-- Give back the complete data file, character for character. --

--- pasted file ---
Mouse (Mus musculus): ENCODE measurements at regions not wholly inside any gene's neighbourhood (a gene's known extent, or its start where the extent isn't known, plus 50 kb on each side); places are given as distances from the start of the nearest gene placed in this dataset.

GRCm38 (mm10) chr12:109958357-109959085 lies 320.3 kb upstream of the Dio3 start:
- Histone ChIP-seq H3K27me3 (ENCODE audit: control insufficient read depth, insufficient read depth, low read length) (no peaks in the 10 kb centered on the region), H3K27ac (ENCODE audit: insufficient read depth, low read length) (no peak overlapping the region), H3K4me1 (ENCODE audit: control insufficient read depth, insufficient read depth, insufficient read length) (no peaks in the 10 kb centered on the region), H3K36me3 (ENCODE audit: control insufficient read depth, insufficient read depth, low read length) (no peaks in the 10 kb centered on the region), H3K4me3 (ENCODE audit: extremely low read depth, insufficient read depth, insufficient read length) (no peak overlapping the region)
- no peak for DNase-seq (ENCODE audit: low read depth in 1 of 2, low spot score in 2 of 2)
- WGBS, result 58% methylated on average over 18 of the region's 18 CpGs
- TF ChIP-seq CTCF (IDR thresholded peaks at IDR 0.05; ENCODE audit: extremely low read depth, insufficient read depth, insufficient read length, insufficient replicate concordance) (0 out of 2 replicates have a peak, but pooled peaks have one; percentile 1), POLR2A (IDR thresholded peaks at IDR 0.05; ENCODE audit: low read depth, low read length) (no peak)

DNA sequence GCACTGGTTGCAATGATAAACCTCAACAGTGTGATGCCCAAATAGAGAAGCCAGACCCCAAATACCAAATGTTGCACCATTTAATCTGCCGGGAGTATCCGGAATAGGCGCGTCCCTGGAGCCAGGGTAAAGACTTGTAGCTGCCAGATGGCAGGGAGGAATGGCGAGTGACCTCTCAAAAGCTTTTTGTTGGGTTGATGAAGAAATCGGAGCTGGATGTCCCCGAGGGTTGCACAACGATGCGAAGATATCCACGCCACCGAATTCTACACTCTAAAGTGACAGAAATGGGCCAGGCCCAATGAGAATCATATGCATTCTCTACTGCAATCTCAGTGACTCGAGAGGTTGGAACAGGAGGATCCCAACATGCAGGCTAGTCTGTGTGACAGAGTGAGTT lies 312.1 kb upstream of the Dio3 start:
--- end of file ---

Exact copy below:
Mouse (Mus musculus): ENCODE measurements at regions not wholly inside any gene's neighbourhood (a gene's known extent, or its start where the extent isn't known, plus 50 kb on each side); places are given as distances from the start of the nearest gene placed in this dataset.

GRCm38 (mm10) chr12:109958357-109959085 lies 320.3 kb upstream of the Dio3 start:
- Histone ChIP-seq H3K27me3 (ENCODE audit: control insufficient read depth, insufficient read depth, low read length) (no peaks in the 10 kb centered on the region), H3K27ac (ENCODE audit: insufficient read depth, low read length) (no peak overlapping the region), H3K4me1 (ENCODE audit: control insufficient read depth, insufficient read depth, insufficient read length) (no peaks in the 10 kb centered on the region), H3K36me3 (ENCODE audit: control insufficient read depth, insufficient read depth, low read length) (no peaks in the 10 kb centered on the region), H3K4me3 (ENCODE audit: extremely low read depth, insufficient read depth, insufficient read length) (no peak overlapping the region)
- no peak for DNase-seq (ENCODE audit: low read depth in 1 of 2, low spot score in 2 of 2)
- WGBS, result 58% methylated on average over 18 of the region's 18 CpGs
- TF ChIP-seq CTCF (IDR thresholded peaks at IDR 0.05; ENCODE audit: extremely low read depth, insufficient read depth, insufficient read length, insufficient replicate concordance) (0 out of 2 replicates have a peak, but pooled peaks have one; percentile 1), POLR2A (IDR thresholded peaks at IDR 0.05; ENCODE audit: low read depth, low read length) (no peak)

DNA sequence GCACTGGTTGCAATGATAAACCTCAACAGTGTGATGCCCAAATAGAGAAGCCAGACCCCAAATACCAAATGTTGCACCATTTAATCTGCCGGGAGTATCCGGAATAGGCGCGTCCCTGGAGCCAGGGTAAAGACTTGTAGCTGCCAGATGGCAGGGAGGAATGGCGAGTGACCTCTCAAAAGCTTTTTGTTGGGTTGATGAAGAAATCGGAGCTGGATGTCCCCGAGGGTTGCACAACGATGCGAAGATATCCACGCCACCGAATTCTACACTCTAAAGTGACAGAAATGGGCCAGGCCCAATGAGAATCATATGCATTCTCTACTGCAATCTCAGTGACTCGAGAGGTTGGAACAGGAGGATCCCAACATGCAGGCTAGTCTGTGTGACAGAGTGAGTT lies 312.1 kb upstream of the Dio3 start: